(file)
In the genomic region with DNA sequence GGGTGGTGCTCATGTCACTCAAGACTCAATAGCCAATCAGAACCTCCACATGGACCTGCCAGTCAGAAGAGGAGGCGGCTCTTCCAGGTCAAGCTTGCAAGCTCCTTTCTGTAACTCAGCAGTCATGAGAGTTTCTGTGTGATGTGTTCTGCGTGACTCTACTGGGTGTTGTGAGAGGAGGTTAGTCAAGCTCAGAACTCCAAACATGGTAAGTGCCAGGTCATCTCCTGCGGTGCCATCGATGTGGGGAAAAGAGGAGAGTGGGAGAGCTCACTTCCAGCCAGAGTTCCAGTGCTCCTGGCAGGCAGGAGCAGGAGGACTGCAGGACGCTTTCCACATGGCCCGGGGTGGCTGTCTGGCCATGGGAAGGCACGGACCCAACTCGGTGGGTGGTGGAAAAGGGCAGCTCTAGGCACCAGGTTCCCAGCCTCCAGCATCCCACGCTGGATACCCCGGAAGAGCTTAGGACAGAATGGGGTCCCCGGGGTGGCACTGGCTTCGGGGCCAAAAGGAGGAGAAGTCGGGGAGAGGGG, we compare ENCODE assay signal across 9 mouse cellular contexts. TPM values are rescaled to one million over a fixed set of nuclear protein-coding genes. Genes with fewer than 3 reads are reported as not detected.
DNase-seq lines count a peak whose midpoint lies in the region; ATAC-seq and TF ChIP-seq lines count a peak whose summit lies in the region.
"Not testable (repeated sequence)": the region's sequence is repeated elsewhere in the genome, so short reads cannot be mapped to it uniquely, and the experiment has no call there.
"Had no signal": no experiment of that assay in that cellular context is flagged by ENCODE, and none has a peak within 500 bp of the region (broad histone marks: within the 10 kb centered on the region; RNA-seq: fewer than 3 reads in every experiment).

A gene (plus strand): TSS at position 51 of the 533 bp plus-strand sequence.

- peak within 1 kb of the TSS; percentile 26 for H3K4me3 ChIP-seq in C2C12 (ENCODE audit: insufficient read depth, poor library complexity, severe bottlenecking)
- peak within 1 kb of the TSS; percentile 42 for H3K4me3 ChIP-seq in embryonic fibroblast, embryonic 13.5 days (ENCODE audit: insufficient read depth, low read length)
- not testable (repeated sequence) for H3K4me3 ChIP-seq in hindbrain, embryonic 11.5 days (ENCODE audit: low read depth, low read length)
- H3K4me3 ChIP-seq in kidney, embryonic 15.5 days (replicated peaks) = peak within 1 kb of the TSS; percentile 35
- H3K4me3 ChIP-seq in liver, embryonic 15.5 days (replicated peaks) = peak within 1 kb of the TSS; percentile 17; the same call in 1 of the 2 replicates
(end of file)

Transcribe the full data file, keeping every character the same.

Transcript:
In the genomic region with DNA sequence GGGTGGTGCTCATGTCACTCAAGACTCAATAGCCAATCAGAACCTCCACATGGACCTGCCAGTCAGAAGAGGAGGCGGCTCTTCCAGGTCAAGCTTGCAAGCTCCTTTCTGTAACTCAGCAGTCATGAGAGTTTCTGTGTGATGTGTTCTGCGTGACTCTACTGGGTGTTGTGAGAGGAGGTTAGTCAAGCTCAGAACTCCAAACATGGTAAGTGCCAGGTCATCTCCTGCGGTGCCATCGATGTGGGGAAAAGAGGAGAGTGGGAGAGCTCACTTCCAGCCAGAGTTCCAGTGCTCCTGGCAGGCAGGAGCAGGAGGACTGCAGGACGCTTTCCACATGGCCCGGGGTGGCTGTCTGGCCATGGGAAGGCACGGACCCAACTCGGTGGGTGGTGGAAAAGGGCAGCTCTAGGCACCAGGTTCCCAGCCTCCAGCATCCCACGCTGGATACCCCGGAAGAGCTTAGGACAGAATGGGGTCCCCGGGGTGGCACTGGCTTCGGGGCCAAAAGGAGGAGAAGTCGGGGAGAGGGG, we compare ENCODE assay signal across 9 mouse cellular contexts. TPM values are rescaled to one million over a fixed set of nuclear protein-coding genes. Genes with fewer than 3 reads are reported as not detected.
DNase-seq lines count a peak whose midpoint lies in the region; ATAC-seq and TF ChIP-seq lines count a peak whose summit lies in the region.
"Not testable (repeated sequence)": the region's sequence is repeated elsewhere in the genome, so short reads cannot be mapped to it uniquely, and the experiment has no call there.
"Had no signal": no experiment of that assay in that cellular context is flagged by ENCODE, and none has a peak within 500 bp of the region (broad histone marks: within the 10 kb centered on the region; RNA-seq: fewer than 3 reads in every experiment).

A gene (plus strand): TSS at position 51 of the 533 bp plus-strand sequence.

- peak within 1 kb of the TSS; percentile 26 for H3K4me3 ChIP-seq in C2C12 (ENCODE audit: insufficient read depth, poor library complexity, severe bottlenecking)
- peak within 1 kb of the TSS; percentile 42 for H3K4me3 ChIP-seq in embryonic fibroblast, embryonic 13.5 days (ENCODE audit: insufficient read depth, low read length)
- not testable (repeated sequence) for H3K4me3 ChIP-seq in hindbrain, embryonic 11.5 days (ENCODE audit: low read depth, low read length)
- H3K4me3 ChIP-seq in kidney, embryonic 15.5 days (replicated peaks) = peak within 1 kb of the TSS; percentile 35
- H3K4me3 ChIP-seq in liver, embryonic 15.5 days (replicated peaks) = peak within 1 kb of the TSS; percentile 17; the same call in 1 of the 2 replicates